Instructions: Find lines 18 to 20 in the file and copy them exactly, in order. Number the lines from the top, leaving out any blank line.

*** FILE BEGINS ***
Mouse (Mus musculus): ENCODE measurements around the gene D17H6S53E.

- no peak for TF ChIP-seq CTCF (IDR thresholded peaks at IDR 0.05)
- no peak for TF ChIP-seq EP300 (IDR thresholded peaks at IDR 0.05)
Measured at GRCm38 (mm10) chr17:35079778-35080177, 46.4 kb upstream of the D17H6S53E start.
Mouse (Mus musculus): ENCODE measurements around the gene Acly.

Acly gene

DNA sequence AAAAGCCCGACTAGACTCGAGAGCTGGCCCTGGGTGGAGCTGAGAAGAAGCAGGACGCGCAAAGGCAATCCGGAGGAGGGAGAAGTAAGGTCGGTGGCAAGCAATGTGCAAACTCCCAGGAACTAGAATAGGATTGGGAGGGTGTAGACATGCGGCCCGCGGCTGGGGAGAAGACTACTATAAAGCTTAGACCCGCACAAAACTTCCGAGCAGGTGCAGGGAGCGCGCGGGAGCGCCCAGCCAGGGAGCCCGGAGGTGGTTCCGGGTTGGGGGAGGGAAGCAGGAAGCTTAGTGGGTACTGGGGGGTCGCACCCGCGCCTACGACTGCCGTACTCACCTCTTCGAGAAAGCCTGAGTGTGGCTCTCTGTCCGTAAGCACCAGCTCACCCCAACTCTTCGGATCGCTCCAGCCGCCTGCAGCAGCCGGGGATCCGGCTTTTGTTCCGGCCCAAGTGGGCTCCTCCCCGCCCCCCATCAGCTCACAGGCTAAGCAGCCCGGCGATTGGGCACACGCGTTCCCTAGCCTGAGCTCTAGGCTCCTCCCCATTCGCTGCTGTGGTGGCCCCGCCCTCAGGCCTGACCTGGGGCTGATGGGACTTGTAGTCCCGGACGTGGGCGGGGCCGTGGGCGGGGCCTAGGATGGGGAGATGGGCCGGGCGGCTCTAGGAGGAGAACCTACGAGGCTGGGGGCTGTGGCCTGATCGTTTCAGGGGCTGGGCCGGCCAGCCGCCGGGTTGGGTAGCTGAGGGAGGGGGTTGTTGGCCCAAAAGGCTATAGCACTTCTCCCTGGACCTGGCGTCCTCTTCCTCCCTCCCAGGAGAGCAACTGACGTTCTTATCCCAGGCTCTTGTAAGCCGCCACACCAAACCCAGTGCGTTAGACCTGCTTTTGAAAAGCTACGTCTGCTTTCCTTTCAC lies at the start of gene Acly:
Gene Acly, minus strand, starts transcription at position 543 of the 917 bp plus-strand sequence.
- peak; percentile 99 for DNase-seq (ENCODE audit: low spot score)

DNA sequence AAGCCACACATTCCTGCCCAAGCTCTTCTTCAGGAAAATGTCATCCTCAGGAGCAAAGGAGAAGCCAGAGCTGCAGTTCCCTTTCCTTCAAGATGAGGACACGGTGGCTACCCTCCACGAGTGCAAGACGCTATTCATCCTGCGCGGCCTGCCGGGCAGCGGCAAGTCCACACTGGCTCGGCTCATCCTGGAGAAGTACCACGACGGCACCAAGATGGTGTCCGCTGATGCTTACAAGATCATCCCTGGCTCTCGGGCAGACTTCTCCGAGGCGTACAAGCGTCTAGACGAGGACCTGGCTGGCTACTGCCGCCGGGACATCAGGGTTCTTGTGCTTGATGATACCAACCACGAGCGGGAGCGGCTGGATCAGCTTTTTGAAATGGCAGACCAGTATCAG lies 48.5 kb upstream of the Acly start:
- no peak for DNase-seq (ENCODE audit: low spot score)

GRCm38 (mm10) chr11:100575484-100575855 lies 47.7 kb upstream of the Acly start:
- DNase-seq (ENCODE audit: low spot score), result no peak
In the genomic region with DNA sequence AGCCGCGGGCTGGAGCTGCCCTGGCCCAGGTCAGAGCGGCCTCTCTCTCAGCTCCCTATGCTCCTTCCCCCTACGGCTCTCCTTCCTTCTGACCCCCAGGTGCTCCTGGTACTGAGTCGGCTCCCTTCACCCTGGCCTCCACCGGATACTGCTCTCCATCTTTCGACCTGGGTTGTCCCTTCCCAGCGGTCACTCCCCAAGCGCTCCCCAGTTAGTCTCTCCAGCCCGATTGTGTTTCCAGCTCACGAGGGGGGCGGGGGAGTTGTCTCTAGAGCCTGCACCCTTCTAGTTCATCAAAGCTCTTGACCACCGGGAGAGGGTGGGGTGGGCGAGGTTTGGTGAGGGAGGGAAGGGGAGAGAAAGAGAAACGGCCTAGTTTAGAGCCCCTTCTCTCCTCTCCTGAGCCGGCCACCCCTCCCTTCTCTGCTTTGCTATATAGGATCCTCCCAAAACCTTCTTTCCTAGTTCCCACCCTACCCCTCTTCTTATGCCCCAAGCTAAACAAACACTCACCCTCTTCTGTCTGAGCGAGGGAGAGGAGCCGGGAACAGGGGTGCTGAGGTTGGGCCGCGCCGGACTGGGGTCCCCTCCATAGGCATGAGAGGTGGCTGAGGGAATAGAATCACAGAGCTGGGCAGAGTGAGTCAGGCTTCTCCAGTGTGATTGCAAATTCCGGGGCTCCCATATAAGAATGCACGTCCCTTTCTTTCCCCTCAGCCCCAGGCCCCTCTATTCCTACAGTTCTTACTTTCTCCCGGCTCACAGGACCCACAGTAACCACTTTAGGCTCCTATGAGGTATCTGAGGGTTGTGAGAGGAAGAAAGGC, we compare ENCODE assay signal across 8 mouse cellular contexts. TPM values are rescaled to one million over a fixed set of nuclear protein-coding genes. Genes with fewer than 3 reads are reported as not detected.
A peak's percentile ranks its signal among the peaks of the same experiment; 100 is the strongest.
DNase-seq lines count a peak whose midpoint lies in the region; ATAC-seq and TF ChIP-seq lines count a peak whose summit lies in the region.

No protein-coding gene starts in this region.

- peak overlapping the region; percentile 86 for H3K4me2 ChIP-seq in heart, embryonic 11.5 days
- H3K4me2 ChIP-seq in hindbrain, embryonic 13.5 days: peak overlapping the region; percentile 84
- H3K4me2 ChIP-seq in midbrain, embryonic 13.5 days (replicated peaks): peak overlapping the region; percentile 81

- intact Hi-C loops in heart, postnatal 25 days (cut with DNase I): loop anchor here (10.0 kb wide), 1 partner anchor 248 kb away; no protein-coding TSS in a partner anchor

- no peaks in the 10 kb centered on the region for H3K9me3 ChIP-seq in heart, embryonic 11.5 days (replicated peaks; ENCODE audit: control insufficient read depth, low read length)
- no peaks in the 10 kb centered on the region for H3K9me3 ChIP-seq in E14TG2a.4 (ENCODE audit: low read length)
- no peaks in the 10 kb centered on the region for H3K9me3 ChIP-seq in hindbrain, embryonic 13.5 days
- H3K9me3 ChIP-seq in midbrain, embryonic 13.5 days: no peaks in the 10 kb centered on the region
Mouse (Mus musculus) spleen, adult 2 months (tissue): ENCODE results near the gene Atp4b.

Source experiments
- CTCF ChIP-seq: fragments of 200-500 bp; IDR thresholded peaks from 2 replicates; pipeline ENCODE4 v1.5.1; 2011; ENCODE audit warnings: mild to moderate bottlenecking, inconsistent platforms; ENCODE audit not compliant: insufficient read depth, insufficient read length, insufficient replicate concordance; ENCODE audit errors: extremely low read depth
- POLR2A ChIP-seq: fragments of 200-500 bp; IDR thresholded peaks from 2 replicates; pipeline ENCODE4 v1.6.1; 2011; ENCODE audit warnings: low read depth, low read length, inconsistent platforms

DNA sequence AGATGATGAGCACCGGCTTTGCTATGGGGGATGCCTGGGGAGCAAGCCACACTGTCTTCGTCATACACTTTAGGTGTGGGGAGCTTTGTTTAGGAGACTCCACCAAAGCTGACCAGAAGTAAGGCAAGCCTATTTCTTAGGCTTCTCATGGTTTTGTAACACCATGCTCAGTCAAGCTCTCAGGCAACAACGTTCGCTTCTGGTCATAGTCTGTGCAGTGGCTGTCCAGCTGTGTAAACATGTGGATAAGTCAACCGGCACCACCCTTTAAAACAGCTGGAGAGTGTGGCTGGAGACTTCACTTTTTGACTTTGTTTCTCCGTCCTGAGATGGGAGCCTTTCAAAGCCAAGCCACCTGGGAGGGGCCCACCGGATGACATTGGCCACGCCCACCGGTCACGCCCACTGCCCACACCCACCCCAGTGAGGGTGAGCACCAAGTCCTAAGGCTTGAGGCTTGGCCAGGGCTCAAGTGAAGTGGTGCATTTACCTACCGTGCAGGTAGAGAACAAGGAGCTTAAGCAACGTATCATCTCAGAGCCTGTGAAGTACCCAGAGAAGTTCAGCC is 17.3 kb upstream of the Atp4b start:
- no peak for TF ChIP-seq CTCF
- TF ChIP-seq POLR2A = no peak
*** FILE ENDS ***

- peak overlapping the region; percentile 86 for H3K4me2 ChIP-seq in heart, embryonic 11.5 days
- H3K4me2 ChIP-seq in hindbrain, embryonic 13.5 days: peak overlapping the region; percentile 84
- H3K4me2 ChIP-seq in midbrain, embryonic 13.5 days (replicated peaks): peak overlapping the region; percentile 81